In India, reducing the digital gap is also state policy. Perhaps due to the profusion of languages—and therefore fonts — that is characteristic of the country, the public sector has opted for a tablet, instead of laptops with an analogue keyboard. Thus emerged the Aakash, one of the most ambitious technological projects in human history. Handing out 220 million tablets to students will be a challenging task, but if the initiative proves to be a success, in four or five years, publishing in India will be very different from the way it was, and already numerous companies and individuals are creating content for this device.

China as a Dynamic Hub

At the other end of the world, China is definitely the most dynamic hub in digital publishing. Chinese online literature is showing signs of extraordinary vitality, with portals like Qidian or Hongxiu — both under the aegis of Shanda Literature. The company’s almost 2 million authors, 6 million titles on sale and tens of millions of active readers are another indicator that in China digital reading and writing have reached the masses and are becoming big business. The country offers powerful platforms, an enormous volume of content and an unrivaled mass of customers: to mention just one comparative statistic, there are as many 3G Internet users in China today as there are inhabitants in the United States.

It has been quite apparent for years that the big Western players — Amazon, Apple, Google — encounter certain difficulties when it comes to gaining a foothold in these regions. As examples: in China, Amazon has captured scarcely 1 or 2% of domestic e-commerce; in Russia, the online search leader is not Google but Yandex, with 62% of the market; in Sub-Saharan Africa, Apple’s presence is completely marginal. I think that nowadays a foreign publisher has more chance of selling an ebook in, say, Argentina through Bajalibros than through international stores.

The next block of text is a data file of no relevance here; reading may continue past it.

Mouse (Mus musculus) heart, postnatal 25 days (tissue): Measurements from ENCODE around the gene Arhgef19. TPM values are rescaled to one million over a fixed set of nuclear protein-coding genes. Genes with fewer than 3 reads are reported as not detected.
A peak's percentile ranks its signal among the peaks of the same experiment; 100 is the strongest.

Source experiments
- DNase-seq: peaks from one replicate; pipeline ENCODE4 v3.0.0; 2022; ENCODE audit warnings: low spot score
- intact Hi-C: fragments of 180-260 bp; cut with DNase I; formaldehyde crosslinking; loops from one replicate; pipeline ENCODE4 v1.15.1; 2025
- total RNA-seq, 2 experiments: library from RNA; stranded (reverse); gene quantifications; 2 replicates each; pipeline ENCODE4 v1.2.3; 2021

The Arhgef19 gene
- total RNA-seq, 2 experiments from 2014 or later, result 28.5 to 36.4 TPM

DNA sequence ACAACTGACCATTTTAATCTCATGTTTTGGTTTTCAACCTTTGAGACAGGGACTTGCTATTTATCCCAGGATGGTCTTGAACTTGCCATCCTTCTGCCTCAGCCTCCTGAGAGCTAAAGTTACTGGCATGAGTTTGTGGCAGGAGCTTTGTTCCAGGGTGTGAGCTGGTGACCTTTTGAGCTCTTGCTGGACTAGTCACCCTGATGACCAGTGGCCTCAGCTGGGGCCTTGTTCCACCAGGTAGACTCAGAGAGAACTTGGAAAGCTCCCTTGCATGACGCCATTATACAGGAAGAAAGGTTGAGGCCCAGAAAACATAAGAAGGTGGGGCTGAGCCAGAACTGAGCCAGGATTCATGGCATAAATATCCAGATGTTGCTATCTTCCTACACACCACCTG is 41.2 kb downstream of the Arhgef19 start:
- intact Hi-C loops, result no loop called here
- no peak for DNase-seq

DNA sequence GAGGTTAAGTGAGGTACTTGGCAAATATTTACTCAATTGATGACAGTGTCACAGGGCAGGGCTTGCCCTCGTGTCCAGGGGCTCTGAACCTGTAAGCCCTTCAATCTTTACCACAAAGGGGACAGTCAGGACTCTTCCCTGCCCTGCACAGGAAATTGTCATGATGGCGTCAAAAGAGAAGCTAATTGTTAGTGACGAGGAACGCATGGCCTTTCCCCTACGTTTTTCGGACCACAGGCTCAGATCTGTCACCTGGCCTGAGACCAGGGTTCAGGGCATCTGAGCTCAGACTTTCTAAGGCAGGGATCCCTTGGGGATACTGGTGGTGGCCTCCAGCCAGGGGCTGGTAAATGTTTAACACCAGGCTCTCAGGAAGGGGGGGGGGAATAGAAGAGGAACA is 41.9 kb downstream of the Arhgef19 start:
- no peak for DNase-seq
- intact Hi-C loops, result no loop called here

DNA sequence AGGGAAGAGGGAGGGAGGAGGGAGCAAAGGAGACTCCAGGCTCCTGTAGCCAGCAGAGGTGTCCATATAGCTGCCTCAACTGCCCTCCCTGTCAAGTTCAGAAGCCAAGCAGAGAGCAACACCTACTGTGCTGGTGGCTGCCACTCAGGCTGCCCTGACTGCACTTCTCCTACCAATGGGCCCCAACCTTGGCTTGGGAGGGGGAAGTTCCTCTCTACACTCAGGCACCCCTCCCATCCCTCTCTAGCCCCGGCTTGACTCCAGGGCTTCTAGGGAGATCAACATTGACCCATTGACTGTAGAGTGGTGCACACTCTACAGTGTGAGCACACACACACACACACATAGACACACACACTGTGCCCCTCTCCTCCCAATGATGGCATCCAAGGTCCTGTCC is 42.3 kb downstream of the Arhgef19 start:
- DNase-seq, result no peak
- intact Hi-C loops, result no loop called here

The situation can always change, but at present the most reasonable strategy for publishers interested in entering these markets would be to: 1) try to understand the digital logic of the country — main public and private actors, devices, means of payment, taxes, business and cultural traditions and 2) form an alliance with local players.

Changing and Evolving Contexts

Many developing countries display changeable economic contexts, with fluctuating currencies, inflation, unexpected regulations and other obstacles that American and European publishers are not accustomed to. Even countries that now appear to be stable from the macroeconomic point of view can cease to be so overnight, as has so often happened in Latin America, for example. Underestimating these challenges can prove fatal. However, a well-judged strategy can open the doors to substantial digital markets, such as the educational sector in India and Brazil. The opportunities in this area are enormous.

The lessons learned from publishing in the developing world may be fruitful not just for projects implemented in those regions but also for initiatives carried out in Europe and the US. There are numerous multicultural communities from the Global South in the West, and something tells me that if we publishers could take into account the “digital grammar” in force in the country of origin, perhaps we might be able to reach this particular public more effectively — no matter where in the world they happen to live.

Octavio Kulesz is the director of Buenos Aires publisher Editora Teseo and Alliance-Lab. 

Further reading from Publishing Perspectives by Octavio Kulesz:

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4 Comments

  1. Posted September 18, 2013 at 10:42 am | Permalink

    Excellent, informative–Thank you

  2. Linda Tan Lingard
    Posted September 18, 2013 at 10:02 pm | Permalink

    Thank you – very informative. May I also add that there will be a Digital Publishing Forum on Digital Publishing in Southeast Asia on Sat 12th October at the Malaysian Country Stand, Hall5.0 E25. All are welcome.

    • Posted September 20, 2013 at 11:01 am | Permalink

      Any ideas where this will receive full coverage for those of us unable to attend?

      • Edward Nawotka
        Posted September 20, 2013 at 9:09 pm | Permalink

        Yes, here on Publishing Perspectives. We cover the global ebook business daily. Subscriptions are free, just click the link on the home page and sign up.